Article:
442 inhabitants. And a far greater number of flights each year. Gustavus – a small Alaskan town and its very nice scenery.
GUSTAVUS / GLACIER BAY
GUSTAVUS / GLACIER BAY POPULATION 442 – this is how a local airline describes a destination visited by its aircraft up to six times a day in summer (and three times a day in winter). Alaska Seaplanes flies airplanes carrying four to nine passengers.
They come to Gustavus to visit Glacier Bay National Park – a UNESCO World Heritage Site (along with the surrounding parks on both sides of the American-Canadian border). The place charms with beautiful landscapes of glaciers and ice fields. It is also home to grizzly bears, caribou, and Yukon wild sheep.
The waters of the Glacier Bay (west of Gustavus) and the Icy Strait (south) attract tourists too. Travel agencies offer fishing trips and whale watching cruises.
For the lovers of active leisure, there are trekking routes. Water sports equipment rentals offer canoe trips that can be several hours or several days long.
Gustavus boasts a large airport where aircraft as big as a Boeing 737 can land (and they do Alaska Airlines arrives once a day during summer season). Both the size of the airport and the traffic do not match the size of the village – a cluster of houses scattered across the plain to the south of the Chilkat mountain range.
Gustavus has two asphalt runways (11/29 and 2/20). The narrower and shorter (3010 by 60 feet) runway 2/20 serves as a primary strip in winter while there are no 737s arriving. Those use the longer and wider (6720 by 150 feet) runway 11/29.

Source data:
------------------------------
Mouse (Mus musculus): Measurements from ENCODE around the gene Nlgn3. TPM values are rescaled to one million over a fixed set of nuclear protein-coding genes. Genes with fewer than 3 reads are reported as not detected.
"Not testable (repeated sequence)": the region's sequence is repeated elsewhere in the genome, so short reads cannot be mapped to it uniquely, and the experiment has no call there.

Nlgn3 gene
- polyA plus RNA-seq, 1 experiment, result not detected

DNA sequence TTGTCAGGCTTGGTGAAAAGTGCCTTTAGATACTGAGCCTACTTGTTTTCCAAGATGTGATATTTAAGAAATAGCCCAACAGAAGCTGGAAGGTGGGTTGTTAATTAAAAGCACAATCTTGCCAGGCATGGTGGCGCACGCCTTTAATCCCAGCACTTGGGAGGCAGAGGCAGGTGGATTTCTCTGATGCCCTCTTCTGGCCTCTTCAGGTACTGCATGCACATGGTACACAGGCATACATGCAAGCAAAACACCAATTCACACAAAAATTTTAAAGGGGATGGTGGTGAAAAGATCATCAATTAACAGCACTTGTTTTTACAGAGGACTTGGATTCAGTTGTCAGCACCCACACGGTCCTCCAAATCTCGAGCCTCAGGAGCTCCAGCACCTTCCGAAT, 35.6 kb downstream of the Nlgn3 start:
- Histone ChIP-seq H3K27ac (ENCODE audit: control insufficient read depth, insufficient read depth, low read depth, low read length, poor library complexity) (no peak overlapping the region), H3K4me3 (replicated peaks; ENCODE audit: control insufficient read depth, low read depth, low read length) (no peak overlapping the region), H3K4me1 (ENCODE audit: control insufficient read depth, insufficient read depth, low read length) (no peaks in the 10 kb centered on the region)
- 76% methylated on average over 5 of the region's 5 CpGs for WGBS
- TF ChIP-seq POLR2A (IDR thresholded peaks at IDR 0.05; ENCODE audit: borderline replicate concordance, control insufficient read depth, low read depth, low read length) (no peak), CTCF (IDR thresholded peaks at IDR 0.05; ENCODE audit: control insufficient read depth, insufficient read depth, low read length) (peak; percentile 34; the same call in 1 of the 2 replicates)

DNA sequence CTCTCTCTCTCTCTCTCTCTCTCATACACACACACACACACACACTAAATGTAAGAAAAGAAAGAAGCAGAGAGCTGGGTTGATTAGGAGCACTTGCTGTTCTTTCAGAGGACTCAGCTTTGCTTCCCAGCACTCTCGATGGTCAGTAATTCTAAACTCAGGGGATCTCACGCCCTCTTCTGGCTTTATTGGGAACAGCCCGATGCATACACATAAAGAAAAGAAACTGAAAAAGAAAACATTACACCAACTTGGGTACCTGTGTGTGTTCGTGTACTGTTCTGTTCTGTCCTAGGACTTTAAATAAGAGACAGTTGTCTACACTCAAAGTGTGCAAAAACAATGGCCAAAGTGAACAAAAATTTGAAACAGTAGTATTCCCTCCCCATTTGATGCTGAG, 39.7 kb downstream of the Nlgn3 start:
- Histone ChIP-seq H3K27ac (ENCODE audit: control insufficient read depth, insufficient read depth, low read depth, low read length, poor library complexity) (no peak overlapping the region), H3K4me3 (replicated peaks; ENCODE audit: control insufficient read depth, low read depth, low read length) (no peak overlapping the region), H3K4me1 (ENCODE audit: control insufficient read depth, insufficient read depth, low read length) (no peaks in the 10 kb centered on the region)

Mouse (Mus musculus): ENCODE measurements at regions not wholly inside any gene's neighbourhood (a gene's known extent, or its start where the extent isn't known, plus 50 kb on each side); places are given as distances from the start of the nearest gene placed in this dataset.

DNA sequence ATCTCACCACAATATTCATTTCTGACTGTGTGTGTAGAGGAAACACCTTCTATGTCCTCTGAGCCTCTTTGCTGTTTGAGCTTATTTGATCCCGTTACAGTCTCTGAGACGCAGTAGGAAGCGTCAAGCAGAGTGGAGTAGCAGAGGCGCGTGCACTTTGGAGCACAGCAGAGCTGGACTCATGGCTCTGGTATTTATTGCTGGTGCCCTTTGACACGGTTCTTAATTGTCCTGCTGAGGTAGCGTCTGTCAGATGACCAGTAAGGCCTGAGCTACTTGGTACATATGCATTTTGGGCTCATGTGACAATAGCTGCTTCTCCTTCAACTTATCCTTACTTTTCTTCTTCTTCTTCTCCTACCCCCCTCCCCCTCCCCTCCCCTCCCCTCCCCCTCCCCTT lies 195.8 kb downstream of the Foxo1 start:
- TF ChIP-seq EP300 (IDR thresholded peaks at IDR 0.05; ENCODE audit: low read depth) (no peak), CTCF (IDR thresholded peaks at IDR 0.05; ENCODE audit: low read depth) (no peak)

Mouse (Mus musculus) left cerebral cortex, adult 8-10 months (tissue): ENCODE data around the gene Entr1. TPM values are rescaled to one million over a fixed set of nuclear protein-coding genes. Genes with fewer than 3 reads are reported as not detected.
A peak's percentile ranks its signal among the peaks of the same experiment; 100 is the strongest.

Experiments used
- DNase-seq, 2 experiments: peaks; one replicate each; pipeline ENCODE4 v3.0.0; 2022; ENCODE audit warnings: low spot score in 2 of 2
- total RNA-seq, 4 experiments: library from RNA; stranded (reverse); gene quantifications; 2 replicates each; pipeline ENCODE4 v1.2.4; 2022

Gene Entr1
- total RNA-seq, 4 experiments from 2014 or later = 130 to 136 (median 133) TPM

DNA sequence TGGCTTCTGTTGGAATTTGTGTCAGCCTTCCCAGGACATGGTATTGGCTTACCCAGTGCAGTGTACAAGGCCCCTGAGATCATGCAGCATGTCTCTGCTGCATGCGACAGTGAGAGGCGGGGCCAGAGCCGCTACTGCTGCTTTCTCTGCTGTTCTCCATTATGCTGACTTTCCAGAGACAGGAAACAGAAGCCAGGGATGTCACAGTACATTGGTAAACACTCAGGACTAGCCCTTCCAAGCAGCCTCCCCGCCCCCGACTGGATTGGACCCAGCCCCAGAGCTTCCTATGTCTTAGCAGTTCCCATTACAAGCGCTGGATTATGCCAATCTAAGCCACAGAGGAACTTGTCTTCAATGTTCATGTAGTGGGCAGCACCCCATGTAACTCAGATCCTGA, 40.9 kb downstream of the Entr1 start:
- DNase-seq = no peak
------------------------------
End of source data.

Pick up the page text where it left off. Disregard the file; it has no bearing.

The t-shaped layout of the runways allows for into the wind landings in almost any conditions. Parking in the southern part of the airport accommodates planes of local airlines and charter flights, which may appear in the tourist’s peak season.
It is a non-towered airport with IFR procedures for departures (obstacle departure procedure) and approaches (RNAV and VOR / DME for runway 29).
What to fly and where?
Alaska Seaplanes is not the only airline that visits this town. Ward Air and Air Excursions and several smaller companies from Juneau arrive regularly. Small piston cessnas (185, 172, 206, 207), DHC-2 Beavers are most common. Turboprop caravan, Pilatus PC-12, and Turbo Otters are also popular. Among the twin-engine machines, the most frequent visitors to Gustavus are Cessna 310 and Piper Navajo.
Private and business jets are less common but not an exception.
Of the large machines, only the 737 of Alaska Airlines performs regular flights. It has replaced the 727. 737 flies Juneau – Gustavus – Anchorage route.
Where to? Juneau – Gustavus route is by far the most popular, but there are flights to other Alaskan destination. Air taxis and charter flights connect Gustavus with airports in the USA that are within reach of aircraft performing them. There is no border control here so Canada is out of reach (in the real world – you can fly there in the sim).
PAGS Gustavus Airport
Russ White created Gustavus Airport for ORBX. And this makes Gustavus interesting as on one hand, you can (and should) expect a beautiful scenery from this developer (from ORBX and especially from Russ White), on the other hand – the location suggests that we should not expect graphic fireworks here – it is a small airport in a remote location where construction costs are sky high. And that’s how it is – Gustavus is a well designed (in the sim) scenery of an… ugly airport. As in similar places in Alaska, where deliveries of building materials mean great difficulty and great expense, we find (in the scenery and in reality) only a few inconspicuous buildings and hangars.
However, the developer made sure that the airport’s surroundings were not as ugly as the airport itself. As befits a place frequented by so many, we find several general aviation aircraft parked and animated people walking around. Parking lot in front of the airport is full of cars, which also corresponds to reality (it’s fascinating that in such a small town, there are so many cars! – I checked it on Google Maps – the number is correct).